Wind blade composites market grows as offshore wind energy advances

There are a variety of techniques in use for non-destructive testing of wind turbine blades. The University of Stuttgart has used an ultrasonic-echo method to examine the bond between the shell and the spar by taking measurements of a pulse sent through the outer shell and reflected as the material changes. It was also possible to look at bonding on the trailing edge despite the sound damping effect of the foam component, using a through transmission method.

Local resonance spectroscopy on the blade shell detected delamination and air inclusions. Force Technology has applied the pulse echo ultrasound technique to whole blades in an automated inspection procedure. This can be used to verify prototype blades before commencing production.

The AMS-46 cart scanner crawls along the blade surface and is used to detect laminar defects, dry areas in a girder spar, to indicate waviness and wrinkles, and to check adhesive bond quality.

During use wind blades can be continuously monitored using a system such as that developed by Igus ITS, now Bosch Rexroth Monitoring Systems.

Accelerometers are placed in the blade to measure vibrations, which are then transmitted, converted to a frequency spectrum and analysed. As one example, in hull damage with multiple trailing edge crackings, the spectrum is affected between 150 and 300 Hz. In the case of severe lightning damage, the turbine can be switched off in a few seconds and limit the effects. In the case of ice formation on blades, the system is said to detect 5-10kg on a 2MW turbine blade, which may not always be visible from the ground, but formed as a surface layer in icy rain.

Research in Bremerhaven has indicated that around 2020 there will be about 26,000 tons of waste blades in Germany. Disposal of end-of-life blades has been reviewed by Holcim (Deutschland) looking at processes like pyrolysis, incineration and landfill.

The option that Holcim chose to implement involved cutting the blades in the field to ease transportation, size reduction in a closed system and separation of materials like metals for recycling, then homogenization of the shredded blade to provide fuel and raw material in a cement plant. The blade ash forms part of the clinker matrix.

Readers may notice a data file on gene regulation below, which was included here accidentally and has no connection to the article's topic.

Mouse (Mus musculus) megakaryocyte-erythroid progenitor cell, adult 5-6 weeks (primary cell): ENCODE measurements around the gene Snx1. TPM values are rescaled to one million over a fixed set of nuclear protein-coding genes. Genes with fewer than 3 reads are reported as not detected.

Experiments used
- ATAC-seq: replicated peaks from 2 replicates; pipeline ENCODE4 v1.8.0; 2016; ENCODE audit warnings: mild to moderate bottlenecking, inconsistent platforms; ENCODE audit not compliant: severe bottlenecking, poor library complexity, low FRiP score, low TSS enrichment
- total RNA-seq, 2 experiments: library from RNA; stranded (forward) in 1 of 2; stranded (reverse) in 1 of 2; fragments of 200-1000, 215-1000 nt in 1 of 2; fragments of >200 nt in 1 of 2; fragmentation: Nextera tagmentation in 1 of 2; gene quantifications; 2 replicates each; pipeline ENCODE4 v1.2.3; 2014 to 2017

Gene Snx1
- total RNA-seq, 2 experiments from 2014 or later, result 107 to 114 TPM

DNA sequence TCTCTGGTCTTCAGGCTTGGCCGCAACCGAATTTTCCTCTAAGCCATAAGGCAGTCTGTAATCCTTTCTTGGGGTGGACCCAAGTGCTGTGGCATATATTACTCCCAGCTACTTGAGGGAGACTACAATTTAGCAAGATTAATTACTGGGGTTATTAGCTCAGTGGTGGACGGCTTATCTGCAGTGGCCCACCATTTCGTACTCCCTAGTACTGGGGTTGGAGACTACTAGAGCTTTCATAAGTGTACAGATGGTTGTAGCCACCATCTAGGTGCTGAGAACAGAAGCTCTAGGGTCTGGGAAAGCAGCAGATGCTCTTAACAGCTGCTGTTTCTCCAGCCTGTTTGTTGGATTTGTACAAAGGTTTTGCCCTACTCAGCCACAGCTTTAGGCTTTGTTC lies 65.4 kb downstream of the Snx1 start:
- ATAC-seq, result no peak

At the end of 2011 Suzlon completed its purchase of REpower Systems.

Offshore is an expanding market for the company and the 5MW/6MW manufacturing facilities are located at Bremerhaven. In 2011, 30 5MW turbines were installed at Ormonde, and in 2012-13 a further 290MW are scheduled for installation at Nordsee Ost and Thornton Bank. Design of the new blades is complex involving over 800 load cases, and the effects of the environment like rain, ice and salt and temperature cycling.

The scale up of blade size leads to far greater demands in manufacturing, for example the 40m blade weighs 7 tons and has a surface area of 180 square metres and the 61.5m blade weighs 22 tons and has a surface area of 470 square metres. Automation is an obvious solution to improve efficiency and quality, and due to the large size of the new blades, manual labour is almost impossible to use for some tasks.

Aerospace has implemented some solutions, but these would be too slow for blade making. The biggest manual job is hand laydown of glass fibre and the difficulties of automating this are that the fabric is limp and difficult to handle, the automated process is currently too slow, the complexity of the task and the huge size of the task, not to mention the high investment cost.